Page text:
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Author: catfyre Big gold star, 5000 posts Old School Fool Add to my Favorite Fools Ignore this person (you won't see their posts anymore) Number: of 13861  
Subject: Wondering Date: 9/26/2012 4:16 PM
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Just wondering why the words 'barely' and 'hardly' are interchangeable when referring to an almost imperceptible condition like "He was barely breathing", or "He was hardly breathing"), but the words 'bare' and 'hard' are dissimilar. (most of the time ;o)


cat
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Author: TMBFAverageJoe Big funky green star, 20000 posts Top Favorite Fools Top Recommended Fools Old School Fool Add to my Favorite Fools Ignore this person (you won't see their posts anymore) Number: 12607 of 13861
Subject: Re: Wondering Date: 9/26/2012 6:58 PM
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I suppose it's the same reason as "slim chance" and "fat chance" meaning the same thing.

~aj

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Author: Frydaze1 Big gold star, 5000 posts Old School Fool Add to my Favorite Fools Ignore this person (you won't see their posts anymore) Number: 12608 of 13861
Subject: Re: Wondering Date: 9/26/2012 7:24 PM
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Hmmm... I wonder if it's related to "hard on the heels of" (meaning really, really close) and other similar expressions? Perhaps "hard" meant "near" at one point?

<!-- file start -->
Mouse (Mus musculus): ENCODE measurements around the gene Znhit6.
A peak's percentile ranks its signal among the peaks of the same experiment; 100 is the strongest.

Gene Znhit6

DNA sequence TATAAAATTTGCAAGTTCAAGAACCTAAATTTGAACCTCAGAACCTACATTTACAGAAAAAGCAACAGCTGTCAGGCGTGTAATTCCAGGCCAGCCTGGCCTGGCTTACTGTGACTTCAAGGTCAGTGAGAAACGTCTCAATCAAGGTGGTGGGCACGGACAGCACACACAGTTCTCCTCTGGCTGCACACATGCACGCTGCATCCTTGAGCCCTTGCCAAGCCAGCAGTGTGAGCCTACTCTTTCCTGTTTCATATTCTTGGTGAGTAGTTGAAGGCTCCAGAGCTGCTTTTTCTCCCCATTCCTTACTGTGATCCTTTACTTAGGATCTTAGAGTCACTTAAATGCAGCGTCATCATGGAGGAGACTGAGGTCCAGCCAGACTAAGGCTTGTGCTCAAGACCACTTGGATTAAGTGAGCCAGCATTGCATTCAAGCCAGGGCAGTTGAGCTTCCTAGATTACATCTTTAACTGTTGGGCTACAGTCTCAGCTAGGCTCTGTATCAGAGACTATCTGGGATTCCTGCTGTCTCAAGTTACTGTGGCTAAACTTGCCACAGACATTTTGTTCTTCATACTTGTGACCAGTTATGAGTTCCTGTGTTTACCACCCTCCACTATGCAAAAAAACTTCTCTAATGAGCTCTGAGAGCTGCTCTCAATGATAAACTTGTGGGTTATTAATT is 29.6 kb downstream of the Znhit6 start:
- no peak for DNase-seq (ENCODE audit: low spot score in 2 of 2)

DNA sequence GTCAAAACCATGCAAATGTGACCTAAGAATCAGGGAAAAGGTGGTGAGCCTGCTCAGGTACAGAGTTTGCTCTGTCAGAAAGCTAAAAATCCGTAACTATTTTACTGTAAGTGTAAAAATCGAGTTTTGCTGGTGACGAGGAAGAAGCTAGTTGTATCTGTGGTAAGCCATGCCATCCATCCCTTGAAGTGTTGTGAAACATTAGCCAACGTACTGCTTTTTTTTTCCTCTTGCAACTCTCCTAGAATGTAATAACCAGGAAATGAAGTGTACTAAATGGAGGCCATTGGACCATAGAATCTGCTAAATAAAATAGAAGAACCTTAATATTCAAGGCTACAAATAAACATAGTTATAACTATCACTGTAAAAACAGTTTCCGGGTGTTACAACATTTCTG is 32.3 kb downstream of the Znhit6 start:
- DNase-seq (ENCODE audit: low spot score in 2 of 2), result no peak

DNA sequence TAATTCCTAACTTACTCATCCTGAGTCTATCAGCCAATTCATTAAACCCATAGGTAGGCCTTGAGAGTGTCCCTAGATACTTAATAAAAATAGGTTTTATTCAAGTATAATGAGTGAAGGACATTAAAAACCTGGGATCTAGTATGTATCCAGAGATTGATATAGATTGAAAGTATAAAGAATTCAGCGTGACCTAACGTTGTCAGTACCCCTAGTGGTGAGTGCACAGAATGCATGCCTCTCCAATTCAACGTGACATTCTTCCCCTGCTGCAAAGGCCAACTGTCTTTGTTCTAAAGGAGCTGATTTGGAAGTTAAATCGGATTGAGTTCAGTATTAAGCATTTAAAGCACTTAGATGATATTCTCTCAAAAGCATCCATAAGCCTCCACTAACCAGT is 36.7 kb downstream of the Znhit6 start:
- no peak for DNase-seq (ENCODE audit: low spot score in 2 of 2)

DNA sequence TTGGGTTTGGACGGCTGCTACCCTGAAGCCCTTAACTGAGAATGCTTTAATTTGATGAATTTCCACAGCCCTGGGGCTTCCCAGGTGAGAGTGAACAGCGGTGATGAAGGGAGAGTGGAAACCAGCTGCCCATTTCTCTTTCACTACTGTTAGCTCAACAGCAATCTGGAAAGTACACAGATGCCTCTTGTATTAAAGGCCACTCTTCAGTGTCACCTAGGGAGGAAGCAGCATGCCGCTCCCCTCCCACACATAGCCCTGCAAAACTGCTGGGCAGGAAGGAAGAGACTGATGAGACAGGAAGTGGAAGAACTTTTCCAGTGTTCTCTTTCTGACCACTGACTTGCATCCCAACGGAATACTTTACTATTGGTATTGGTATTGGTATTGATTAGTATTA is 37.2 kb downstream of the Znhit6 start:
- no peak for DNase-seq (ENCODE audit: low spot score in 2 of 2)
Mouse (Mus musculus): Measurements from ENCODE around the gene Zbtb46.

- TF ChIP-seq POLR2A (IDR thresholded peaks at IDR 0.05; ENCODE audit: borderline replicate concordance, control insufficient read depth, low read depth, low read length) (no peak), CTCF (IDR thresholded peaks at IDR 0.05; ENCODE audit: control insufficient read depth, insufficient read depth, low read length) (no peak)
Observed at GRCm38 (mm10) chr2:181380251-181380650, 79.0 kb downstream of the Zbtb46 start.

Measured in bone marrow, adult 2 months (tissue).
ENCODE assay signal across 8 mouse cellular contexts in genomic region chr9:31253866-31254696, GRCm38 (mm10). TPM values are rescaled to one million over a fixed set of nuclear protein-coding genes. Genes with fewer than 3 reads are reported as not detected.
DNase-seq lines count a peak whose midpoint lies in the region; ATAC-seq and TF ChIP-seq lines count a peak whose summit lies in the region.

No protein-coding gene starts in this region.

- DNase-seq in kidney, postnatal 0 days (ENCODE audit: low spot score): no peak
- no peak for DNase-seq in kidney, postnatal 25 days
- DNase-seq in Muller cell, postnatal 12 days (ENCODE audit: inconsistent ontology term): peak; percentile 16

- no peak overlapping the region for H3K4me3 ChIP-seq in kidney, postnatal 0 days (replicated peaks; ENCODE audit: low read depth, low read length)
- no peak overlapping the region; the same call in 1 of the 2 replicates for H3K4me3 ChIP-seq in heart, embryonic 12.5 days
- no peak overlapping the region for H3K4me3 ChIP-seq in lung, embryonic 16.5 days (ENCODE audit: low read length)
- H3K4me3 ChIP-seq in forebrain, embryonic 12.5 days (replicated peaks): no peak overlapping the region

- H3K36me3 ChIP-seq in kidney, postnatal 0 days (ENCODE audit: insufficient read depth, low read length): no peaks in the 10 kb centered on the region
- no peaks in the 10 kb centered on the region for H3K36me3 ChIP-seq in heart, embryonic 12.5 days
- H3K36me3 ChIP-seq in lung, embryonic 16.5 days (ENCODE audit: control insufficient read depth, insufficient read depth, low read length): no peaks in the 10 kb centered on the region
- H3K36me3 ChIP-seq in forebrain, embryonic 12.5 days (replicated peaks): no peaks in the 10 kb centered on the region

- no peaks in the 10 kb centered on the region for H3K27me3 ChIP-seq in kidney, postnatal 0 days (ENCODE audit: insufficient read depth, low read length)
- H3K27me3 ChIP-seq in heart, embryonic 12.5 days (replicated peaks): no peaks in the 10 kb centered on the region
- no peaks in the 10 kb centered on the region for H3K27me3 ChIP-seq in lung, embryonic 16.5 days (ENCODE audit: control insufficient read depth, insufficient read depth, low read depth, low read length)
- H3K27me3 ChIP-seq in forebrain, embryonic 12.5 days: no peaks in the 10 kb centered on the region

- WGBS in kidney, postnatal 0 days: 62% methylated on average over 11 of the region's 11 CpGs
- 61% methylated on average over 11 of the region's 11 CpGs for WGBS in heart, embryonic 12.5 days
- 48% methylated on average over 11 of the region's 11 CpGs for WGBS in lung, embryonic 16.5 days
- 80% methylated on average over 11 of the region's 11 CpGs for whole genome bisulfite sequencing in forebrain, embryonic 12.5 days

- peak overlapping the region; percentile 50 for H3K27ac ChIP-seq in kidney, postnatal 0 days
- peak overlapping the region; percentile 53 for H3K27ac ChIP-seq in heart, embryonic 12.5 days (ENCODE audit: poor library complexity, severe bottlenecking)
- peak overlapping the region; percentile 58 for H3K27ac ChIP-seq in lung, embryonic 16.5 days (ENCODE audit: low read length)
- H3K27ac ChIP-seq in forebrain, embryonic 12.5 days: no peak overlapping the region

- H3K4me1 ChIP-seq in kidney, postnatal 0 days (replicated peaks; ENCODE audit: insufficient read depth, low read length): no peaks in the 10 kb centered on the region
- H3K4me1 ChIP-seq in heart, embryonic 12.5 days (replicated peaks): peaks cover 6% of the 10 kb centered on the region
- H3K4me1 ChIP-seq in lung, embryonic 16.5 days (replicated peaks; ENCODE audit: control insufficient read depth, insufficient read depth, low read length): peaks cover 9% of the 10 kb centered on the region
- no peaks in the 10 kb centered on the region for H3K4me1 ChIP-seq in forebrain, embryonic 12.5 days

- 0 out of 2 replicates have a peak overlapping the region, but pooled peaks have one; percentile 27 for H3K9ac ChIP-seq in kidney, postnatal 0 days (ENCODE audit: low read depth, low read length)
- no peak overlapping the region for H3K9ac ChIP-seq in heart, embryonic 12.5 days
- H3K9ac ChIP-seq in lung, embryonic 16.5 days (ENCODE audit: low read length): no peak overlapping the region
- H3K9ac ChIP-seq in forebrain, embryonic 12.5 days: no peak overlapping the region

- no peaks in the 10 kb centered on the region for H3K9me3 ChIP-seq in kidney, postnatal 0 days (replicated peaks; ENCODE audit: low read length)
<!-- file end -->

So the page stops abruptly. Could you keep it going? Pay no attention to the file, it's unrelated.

Frydaze1

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Author: Frydaze1 Big gold star, 5000 posts Old School Fool Add to my Favorite Fools Ignore this person (you won't see their posts anymore) Number: 12609 of 13861
Subject: Re: Wondering Date: 9/26/2012 7:25 PM
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Okay, correction, "hard on the heels" means right behind, rather than close. But still, the "hard" in that sentence seems to mean "close".


Frydaze1

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Author: knighttof3 Big red star, 1000 posts Add to my Favorite Fools Ignore this person (you won't see their posts anymore) Number: 12610 of 13861
Subject: Re: Wondering Date: 9/26/2012 8:36 PM
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Okay, correction, "hard on the heels" means right behind, rather than close. But still, the "hard" in that sentence seems to mean "close".

I think "hardly" is a simple contrast to "easily" as in easy vs hard = difficult. "He was easily breathing" vs "he was hardly breathing". (Not good grammar, just trying to get the point across.)

No idea why "bare" would mean "imperceptible". "Clothed" doesn't mean a sure thing.

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Author: warrl Big funky green star, 20000 posts Old School Fool Add to my Favorite Fools Ignore this person (you won't see their posts anymore) Number: 12611 of 13861
Subject: Re: Wondering Date: 9/26/2012 11:40 PM
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I suppose it's the same reason as "slim chance" and "fat chance" meaning the same thing.

Or the fact that if a house burns up it burns down.

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Author: TMBFAverageJoe Big funky green star, 20000 posts Top Favorite Fools Top Recommended Fools Old School Fool Add to my Favorite Fools Ignore this person (you won't see their posts anymore) Number: 12612 of 13861